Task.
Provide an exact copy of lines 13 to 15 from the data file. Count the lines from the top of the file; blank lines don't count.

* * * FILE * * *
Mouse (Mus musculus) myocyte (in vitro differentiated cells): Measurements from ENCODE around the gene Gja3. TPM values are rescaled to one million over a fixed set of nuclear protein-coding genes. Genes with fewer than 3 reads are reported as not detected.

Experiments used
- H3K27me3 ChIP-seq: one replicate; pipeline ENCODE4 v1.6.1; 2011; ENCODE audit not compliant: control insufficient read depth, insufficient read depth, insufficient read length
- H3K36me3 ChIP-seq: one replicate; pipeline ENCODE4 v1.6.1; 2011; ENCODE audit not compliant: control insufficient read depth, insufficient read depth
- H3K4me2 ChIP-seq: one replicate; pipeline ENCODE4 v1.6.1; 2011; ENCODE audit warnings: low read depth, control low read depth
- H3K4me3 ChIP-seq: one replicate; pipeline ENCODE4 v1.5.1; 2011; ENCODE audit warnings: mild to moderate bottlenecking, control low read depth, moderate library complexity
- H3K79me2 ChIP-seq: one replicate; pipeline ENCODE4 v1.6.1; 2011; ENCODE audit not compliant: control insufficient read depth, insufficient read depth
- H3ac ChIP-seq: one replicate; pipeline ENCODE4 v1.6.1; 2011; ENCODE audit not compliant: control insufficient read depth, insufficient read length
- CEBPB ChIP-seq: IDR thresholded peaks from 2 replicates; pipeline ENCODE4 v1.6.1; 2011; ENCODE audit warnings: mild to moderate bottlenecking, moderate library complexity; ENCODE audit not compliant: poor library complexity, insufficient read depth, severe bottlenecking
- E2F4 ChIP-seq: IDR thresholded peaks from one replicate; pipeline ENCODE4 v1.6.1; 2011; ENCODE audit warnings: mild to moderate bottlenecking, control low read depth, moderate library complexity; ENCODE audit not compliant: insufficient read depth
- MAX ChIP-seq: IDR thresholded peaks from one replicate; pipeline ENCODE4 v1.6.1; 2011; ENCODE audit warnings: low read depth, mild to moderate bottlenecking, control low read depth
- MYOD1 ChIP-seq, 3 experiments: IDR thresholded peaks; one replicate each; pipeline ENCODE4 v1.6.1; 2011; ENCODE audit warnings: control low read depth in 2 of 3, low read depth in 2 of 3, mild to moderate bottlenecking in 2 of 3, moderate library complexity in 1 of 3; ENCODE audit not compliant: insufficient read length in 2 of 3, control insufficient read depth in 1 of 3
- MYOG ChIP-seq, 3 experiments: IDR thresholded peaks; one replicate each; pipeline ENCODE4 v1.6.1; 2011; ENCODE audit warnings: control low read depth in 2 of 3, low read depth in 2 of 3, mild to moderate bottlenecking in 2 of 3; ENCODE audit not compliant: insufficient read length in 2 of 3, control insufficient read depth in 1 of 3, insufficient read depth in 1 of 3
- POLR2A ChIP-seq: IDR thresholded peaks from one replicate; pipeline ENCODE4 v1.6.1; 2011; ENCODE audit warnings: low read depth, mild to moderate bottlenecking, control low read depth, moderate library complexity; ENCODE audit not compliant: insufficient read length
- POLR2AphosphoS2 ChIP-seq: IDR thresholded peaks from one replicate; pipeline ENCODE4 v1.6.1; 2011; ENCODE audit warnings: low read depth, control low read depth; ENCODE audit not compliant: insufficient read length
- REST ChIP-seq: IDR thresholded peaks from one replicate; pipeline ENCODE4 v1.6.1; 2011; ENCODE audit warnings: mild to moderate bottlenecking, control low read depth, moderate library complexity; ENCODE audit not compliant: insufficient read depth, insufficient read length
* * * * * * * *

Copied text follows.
- MYOG ChIP-seq, 3 experiments: IDR thresholded peaks; one replicate each; pipeline ENCODE4 v1.6.1; 2011; ENCODE audit warnings: control low read depth in 2 of 3, low read depth in 2 of 3, mild to moderate bottlenecking in 2 of 3; ENCODE audit not compliant: insufficient read length in 2 of 3, control insufficient read depth in 1 of 3, insufficient read depth in 1 of 3
- POLR2A ChIP-seq: IDR thresholded peaks from one replicate; pipeline ENCODE4 v1.6.1; 2011; ENCODE audit warnings: low read depth, mild to moderate bottlenecking, control low read depth, moderate library complexity; ENCODE audit not compliant: insufficient read length
- POLR2AphosphoS2 ChIP-seq: IDR thresholded peaks from one replicate; pipeline ENCODE4 v1.6.1; 2011; ENCODE audit warnings: low read depth, control low read depth; ENCODE audit not compliant: insufficient read length